“Isabel’s case exemplifies the dangers of buffer zones. In 2022, ADF UK and other civil liberty groups warned that broadly drafted laws under the Police, Crime, Sentencing and Courts (PCSC) Act 2022, will inevitably be used by police officers to erode the most basic of freedoms.”
Although pro-lifers have attempted legal challenges to these PSPO’s, Isabel says that the real crunch will come next year when a national buffer zone law goes into effect. Isabel told FLI:
“I am concerned that unless it is made unequivocally clear in the wording of any future laws regarding buffer zones that prayer is not a crime, then those responsible for implementing the law, may be more driven by politics and ideology than by their professional duty.”
Nationwide legislation was passed in March in Britain’s House of Commons and will cover bubble-zones across England and Wales. The new law will ban all forms of ‘influence’ outside an abortion facility, despite evidence that the witness of pro-lifers is almost always peaceful. Additionally, exemptions for silent prayer and consensual discussions were voted down by a large majority.
Similar laws have just gone into effect in Northern Ireland, with the establishment of the largest buffer-zones in the world. It is now illegal to pray or witness 200 m from the entrance to an abortion business, but providers may extend this distance if they feel it is warranted for the ‘protection’ of their clients.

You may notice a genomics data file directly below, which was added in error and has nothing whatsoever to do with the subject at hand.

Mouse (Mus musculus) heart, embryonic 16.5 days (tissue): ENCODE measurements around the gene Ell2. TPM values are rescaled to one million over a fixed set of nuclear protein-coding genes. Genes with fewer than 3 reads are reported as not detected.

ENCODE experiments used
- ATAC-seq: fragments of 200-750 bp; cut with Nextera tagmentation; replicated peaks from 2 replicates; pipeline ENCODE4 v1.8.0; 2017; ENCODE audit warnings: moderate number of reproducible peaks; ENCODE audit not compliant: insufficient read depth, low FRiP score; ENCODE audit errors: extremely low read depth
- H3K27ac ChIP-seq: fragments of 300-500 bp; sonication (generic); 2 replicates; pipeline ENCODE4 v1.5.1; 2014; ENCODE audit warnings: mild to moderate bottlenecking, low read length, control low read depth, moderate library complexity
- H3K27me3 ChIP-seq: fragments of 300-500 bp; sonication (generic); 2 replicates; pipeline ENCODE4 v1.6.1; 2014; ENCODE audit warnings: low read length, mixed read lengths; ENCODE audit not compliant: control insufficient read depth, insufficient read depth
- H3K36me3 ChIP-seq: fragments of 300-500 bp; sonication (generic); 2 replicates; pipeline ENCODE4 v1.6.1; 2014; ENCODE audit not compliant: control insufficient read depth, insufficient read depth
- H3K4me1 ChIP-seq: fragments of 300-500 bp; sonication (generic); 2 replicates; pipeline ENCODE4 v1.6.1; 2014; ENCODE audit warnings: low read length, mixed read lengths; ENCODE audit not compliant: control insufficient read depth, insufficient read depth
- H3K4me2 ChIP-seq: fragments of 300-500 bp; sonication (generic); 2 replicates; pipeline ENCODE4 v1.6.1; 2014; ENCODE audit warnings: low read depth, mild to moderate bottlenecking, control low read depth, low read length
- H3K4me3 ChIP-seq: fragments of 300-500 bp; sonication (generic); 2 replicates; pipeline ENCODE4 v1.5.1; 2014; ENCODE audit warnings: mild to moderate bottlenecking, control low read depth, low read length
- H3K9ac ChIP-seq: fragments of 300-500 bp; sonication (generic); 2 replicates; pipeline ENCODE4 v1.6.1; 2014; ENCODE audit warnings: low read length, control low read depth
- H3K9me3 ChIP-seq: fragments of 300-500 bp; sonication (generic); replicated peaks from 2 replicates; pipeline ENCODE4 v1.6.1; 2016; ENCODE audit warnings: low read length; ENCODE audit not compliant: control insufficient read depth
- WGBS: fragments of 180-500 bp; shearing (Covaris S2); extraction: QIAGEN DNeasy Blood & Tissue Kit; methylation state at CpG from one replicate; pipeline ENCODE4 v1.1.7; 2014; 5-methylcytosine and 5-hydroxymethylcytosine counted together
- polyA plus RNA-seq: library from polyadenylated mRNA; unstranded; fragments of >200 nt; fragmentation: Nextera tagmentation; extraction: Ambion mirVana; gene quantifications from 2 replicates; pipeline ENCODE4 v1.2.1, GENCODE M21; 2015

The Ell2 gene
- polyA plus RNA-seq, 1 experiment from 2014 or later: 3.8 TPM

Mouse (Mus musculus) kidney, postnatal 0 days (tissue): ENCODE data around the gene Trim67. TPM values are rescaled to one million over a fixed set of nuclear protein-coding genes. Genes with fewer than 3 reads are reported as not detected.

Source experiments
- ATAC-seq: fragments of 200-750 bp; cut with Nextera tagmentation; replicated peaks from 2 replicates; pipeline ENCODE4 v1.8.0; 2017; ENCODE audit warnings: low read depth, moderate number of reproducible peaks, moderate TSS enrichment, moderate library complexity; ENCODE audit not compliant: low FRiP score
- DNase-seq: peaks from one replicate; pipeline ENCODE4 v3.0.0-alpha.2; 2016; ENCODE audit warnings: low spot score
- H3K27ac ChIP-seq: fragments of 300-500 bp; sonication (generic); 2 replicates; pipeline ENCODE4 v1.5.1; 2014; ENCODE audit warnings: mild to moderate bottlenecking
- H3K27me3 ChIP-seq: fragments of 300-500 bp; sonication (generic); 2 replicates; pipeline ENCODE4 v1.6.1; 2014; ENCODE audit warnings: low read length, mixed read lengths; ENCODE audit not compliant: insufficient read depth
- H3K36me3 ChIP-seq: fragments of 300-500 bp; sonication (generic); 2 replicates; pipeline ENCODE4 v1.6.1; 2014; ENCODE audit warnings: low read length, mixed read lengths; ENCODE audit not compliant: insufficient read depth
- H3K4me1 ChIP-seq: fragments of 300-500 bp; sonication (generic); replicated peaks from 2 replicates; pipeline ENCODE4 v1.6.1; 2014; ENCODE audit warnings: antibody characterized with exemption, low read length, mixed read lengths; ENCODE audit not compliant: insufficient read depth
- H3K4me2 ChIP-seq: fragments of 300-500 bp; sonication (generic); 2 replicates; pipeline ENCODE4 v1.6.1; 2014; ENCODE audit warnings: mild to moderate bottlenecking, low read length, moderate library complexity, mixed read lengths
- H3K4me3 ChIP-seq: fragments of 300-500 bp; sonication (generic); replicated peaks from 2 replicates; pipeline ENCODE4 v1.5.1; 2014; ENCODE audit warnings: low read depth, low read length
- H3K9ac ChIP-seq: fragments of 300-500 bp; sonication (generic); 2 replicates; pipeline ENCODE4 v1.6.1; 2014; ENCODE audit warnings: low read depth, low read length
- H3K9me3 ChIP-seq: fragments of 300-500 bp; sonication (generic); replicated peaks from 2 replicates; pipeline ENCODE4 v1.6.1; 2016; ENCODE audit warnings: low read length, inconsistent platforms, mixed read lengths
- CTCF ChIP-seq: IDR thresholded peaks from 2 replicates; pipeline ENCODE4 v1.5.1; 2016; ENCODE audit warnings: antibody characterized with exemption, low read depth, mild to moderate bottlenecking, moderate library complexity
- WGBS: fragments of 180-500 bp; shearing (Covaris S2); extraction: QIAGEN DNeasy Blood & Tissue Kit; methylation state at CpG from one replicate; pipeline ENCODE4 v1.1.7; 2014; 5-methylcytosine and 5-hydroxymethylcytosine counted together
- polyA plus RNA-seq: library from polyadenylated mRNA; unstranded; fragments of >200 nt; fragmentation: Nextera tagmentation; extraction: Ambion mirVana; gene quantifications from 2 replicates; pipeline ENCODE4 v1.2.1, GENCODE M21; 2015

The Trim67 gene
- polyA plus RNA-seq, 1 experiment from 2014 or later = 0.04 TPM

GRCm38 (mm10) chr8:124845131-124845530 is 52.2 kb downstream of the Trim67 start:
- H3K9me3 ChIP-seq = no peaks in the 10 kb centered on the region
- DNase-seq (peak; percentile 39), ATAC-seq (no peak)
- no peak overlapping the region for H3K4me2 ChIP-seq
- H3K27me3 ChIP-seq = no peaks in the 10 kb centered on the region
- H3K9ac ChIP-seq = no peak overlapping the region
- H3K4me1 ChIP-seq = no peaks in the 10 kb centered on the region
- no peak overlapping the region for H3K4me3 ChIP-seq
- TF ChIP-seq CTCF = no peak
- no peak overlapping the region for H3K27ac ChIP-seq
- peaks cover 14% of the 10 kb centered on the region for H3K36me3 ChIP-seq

These laws may be seen as part of a wider soft persecution of Christians in the West, one which is as relentless as it is hidden, and which is often presented under the guise of promoting “tolerance” and punishing “offence”. It seems uncontroversial to mainstream society that offending someone by disagreeing with their pro-abortion beliefs is a worse crime than the wholesale slaughter of babies in the womb. It is equally uncontroversial that legislation can be enacted to target a very small minority who are almost without exception peaceful and harmless.
As all opponents of exclusion-zones aimed at pro-lifers agree, this kind of law is quite redundant. If any harassment takes place near an abortion business, then it should be dealt with under the existing anti-harassment laws of that jurisdiction. But more importantly, lawmakers need to acknowledge the great results that can be achieved when people of good will offer help to abortion-minded mothers: the preservation of a helpless human being. Isabel relates that, as we have found here in Australia, many women choose abortion out of desperation. Such women eagerly continue their pregnancies once someone takes the time to give them an alternative:
“Over a period of a few years I remember counting over a hundred women who changed their mind about abortion in Birmingham, some of them literally at the last minute, because there were people willing to offer them alternatives and real solutions to their problems rather than create more difficulties by promoting abortion. Being outside an abortion centre literally saves lives and presents women with a real choice.”